Bird Three Times the Size of an Ostrich Found in Crimean Cave

Paleo art of the bird discovered in a Crimean cave. (Andrey Atuchin)

(CN) – A construction project in Crimea turned into the discovery of one of the largest birds in history living among early Europeans, according to new research released Wednesday.

The flightless specimen, discovered in the Taurida Cave near the Black Sea, was more than 11 feet tall and believed to be a fast runner due to its slim and long femur bone, according to the research paper published in the Journal of Vertebrate Paleontology. Scientists speculate it may have been a food source for early humans.

“We don’t have enough data yet to say whether it was most closely related to ostriches or to other birds, but we estimate it weighed about 450 kg (992 lbs.). This formidable weight is nearly double the largest moa, three times the largest living bird, the common ostrich, and nearly as much as an adult polar bear,” said lead author Nikita Zelenkov of the Russian Academy of Sciences.

While giant ancient birds have been found in Australia, New Zealand and Madagascar, scientists say this is the first time one has been discovered in the northern hemisphere.

“When I first felt the weight of the bird whose thigh bone I was holding in my hand, I thought it must be a Malagasy elephant bird fossil because no birds of this size have ever been reported from Europe. However, the structure of the bone unexpectedly told a different story,” Zelenkov said.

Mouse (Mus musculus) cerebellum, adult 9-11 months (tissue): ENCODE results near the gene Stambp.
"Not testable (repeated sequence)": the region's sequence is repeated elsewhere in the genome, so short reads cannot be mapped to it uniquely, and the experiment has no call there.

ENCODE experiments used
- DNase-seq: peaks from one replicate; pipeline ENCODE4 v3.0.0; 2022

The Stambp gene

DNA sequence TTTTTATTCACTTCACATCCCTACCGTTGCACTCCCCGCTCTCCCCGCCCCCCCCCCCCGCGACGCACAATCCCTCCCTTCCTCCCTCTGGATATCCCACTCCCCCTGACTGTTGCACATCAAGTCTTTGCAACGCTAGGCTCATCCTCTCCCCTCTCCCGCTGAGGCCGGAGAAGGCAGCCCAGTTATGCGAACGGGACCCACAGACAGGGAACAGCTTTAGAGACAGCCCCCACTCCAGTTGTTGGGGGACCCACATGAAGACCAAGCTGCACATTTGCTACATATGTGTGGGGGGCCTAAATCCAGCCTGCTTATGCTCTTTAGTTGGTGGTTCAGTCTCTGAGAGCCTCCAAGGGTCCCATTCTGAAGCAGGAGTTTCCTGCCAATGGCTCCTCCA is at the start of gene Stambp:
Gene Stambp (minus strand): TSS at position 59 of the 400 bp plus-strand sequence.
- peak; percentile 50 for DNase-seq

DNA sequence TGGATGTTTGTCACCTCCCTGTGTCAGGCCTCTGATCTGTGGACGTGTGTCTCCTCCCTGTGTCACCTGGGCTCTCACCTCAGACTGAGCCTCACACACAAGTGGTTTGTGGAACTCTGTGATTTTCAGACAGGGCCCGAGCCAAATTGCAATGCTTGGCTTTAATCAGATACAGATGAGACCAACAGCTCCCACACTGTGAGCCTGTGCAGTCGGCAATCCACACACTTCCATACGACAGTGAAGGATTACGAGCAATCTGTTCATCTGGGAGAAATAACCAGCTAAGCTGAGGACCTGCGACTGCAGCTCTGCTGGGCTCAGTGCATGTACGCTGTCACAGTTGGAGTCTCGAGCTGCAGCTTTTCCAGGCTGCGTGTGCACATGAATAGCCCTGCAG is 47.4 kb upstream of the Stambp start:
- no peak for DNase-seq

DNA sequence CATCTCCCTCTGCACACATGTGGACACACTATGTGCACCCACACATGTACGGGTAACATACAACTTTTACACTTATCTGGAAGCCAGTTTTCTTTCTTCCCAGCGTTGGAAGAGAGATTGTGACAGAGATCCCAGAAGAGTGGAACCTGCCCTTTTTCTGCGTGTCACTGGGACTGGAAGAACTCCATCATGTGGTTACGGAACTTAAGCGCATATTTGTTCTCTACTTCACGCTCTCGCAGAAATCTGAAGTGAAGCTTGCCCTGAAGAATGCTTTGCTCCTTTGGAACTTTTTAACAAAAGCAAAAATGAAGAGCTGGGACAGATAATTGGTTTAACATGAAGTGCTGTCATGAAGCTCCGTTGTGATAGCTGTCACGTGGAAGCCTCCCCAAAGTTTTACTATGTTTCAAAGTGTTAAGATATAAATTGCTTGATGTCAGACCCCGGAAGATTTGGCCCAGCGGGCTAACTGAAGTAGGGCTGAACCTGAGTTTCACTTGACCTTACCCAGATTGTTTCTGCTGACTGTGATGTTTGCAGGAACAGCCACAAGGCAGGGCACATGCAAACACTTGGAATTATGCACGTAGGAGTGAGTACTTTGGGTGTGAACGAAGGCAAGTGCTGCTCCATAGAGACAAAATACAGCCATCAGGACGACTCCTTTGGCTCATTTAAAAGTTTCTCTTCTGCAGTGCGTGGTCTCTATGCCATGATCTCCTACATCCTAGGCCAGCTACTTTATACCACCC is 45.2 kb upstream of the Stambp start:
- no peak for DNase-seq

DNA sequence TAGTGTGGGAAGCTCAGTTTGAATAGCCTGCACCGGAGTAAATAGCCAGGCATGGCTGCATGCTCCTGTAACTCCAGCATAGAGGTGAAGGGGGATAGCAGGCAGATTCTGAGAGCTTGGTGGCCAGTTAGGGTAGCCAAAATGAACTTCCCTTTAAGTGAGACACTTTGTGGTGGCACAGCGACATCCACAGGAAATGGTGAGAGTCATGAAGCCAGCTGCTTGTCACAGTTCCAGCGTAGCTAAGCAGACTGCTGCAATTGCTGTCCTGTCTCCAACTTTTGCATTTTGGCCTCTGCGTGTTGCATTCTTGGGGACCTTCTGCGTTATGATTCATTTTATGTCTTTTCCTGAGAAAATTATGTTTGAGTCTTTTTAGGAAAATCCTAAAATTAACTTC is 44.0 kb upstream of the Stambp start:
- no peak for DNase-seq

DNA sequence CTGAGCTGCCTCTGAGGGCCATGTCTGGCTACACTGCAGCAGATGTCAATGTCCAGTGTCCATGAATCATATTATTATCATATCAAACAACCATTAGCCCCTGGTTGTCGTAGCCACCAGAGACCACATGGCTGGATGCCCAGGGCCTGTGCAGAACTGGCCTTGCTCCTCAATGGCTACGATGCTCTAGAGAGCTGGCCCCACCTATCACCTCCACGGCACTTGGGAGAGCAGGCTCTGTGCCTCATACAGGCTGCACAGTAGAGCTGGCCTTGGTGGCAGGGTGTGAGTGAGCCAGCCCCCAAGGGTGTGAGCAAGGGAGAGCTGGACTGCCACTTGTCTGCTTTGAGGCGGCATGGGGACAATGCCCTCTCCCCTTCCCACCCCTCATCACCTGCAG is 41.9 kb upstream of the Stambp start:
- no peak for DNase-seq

The research says the bird’s femur bone is comparable to that of an ostrich and that its speed “may have been essential” to its survival. Paleontologists date the bird to 1.5 to 2 million years ago.

The recent discovery of the cave could help scientists understand more about life in early Europe as additional fossils are uncovered.

“The Taurida cave network was only discovered last summer when a new motorway was being built. Last year, mammoth remains were unearthed and there may be much more to that the site will teach us about Europe’s distant past,” Zelenkov said.

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